"Unsustainable." That was President Barack Obama's blunt assessment on Tuesday night of the current state of affairs between Israel and the Palestinians. Acknowledging the obstacles in his path given the political changes on both sides, the President pledged to follow a "philosophy of persistence" in pursuit of a two-state solution, citing Northern Ireland's once unthinkable rapprochement as his inspiration. It may, however, take more than persistent cajoling to bridge a gulf that is widening rather than narrowing.
Israel's leaders on Tuesday night concluded a political deal that will put the hawkish Likud leader Benjamin Netanyahu in power, with the centrist Labor Party of Ehud Barak and the far-right Yisrael Beitenu Party of Avigdor Lieberman as his main partners. Barak narrowly won his party's endorsement to join a government whose leader is not committed to a two-state solution, and whose Foreign Ministerdesignate, Lieberman, expresses harshly anti-Arab views. The Labor leader insisted that the presence of his party would put a brake on the more belligerent instincts of some of the government's coalition partners. But even if that proves to be true, there is still a recipe for paralysis on the question of peace with the Palestinians. Barak may be able to talk Netanyahu out of certain actions in respect to expanding the settlements that are most likely to antagonize Washington, but Netanyahu is unlikely to be persuaded to move in any meaningful way to end Israel's occupation of the West Bank. So, Netanyahu's comment that a "unity government will bring stability" to Israel may mean that it will simply stabilize the deadlock. (See pictures of Israel's Gaza offensive.)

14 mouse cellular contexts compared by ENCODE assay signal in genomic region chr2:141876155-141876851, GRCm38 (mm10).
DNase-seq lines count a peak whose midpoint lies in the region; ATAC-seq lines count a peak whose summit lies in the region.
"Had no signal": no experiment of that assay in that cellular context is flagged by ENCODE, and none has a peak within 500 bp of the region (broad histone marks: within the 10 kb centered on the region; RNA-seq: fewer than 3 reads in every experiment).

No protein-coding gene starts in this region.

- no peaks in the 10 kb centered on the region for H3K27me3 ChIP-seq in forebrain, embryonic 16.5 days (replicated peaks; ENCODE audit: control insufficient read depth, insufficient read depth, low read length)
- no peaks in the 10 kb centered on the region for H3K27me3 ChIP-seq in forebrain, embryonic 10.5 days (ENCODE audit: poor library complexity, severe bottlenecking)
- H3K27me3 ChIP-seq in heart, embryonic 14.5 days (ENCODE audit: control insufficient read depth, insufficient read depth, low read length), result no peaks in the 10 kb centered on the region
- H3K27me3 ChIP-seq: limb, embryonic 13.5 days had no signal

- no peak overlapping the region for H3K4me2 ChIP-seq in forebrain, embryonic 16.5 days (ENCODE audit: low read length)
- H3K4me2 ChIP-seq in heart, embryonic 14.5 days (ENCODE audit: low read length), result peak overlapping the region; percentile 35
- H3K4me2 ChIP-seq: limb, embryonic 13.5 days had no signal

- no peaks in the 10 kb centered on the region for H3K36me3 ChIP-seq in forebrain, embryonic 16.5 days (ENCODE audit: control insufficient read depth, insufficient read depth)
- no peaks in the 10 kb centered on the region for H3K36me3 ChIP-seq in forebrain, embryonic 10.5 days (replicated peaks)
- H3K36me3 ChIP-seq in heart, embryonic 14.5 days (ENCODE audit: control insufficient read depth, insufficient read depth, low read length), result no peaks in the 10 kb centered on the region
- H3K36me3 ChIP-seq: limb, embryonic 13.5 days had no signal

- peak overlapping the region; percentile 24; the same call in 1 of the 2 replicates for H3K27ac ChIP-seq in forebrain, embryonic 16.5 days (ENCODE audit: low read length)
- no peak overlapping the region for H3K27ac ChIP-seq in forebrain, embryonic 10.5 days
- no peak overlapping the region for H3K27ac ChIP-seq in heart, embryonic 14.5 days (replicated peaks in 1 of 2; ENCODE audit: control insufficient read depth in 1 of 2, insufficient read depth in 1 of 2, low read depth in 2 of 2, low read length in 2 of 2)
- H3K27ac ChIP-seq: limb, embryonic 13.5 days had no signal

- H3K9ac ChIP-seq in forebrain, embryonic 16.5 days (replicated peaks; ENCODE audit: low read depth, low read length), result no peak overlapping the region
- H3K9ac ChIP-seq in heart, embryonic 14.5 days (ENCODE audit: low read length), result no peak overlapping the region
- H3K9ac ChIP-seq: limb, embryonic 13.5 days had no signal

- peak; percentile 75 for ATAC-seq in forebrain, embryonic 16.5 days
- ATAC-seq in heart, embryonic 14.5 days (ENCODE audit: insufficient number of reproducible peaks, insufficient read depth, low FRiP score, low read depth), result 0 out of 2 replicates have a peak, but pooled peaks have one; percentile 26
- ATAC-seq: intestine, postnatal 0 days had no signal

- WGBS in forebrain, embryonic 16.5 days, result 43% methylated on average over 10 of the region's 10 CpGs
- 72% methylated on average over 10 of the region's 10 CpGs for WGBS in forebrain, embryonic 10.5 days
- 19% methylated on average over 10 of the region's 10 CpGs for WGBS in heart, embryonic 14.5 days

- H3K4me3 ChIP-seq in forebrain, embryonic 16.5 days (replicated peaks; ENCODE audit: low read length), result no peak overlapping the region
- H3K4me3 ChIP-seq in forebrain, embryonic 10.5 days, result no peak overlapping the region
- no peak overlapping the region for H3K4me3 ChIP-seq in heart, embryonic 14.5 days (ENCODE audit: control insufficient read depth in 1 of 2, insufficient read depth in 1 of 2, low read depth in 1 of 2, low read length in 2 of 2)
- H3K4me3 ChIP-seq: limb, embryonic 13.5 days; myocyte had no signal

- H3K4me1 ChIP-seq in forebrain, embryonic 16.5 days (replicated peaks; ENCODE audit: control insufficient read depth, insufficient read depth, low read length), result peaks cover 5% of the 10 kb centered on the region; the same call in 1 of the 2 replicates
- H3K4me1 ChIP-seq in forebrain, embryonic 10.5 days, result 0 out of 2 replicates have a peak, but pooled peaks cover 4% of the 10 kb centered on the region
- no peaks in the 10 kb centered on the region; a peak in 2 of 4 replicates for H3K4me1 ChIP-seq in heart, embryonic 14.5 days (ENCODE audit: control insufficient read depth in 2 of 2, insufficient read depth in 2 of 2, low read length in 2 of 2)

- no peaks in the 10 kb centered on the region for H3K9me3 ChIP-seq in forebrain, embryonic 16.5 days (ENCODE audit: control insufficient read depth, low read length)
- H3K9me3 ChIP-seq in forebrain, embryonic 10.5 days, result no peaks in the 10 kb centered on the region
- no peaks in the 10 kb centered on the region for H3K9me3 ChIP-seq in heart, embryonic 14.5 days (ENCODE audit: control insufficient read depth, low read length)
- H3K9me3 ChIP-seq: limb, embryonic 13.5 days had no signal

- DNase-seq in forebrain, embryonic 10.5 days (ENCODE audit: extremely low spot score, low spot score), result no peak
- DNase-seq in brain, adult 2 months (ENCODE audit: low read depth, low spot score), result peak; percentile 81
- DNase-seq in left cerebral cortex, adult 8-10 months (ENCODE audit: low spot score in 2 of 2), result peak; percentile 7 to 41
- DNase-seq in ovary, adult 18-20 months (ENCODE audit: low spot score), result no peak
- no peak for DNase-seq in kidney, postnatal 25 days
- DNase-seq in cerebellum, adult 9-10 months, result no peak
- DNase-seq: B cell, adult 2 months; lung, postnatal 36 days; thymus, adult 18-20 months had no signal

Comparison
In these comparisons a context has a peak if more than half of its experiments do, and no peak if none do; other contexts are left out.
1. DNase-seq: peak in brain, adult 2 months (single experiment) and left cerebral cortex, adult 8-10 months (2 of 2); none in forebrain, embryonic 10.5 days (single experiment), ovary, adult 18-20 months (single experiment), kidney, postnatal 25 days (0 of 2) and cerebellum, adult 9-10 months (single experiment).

While anxious observers in Washington and elsewhere have decried Netanyahu's victory as a setback for the prospect of a two-state solution, it's worth remembering that progress on that front had been scant even under the outgoing centrist Prime Minister Ehud Olmert and his Foreign Minister, Tzipi Livni, who is now the leader of the Kadima opposition. And the Bush Administration, rather than press for the implementation of a peace deal, had confined itself to staging talks between Olmert's government and Palestinian Authority (PA) President Mahmoud Abbas in search of what was termed a "shelf agreement" a detailed draft of a two-state peace plan that could serve as a kind of eyes-on-the-prize political horizon to be implemented at a more favorable moment. But even that proved elusive, as Olmert's government, certainly more centrist than the incoming one, could not agree with the moderate Abbas leadership on where to draw the borders between Israel and a Palestinian state, the fate of Jerusalem and that of Palestinian refugees, and other key questions.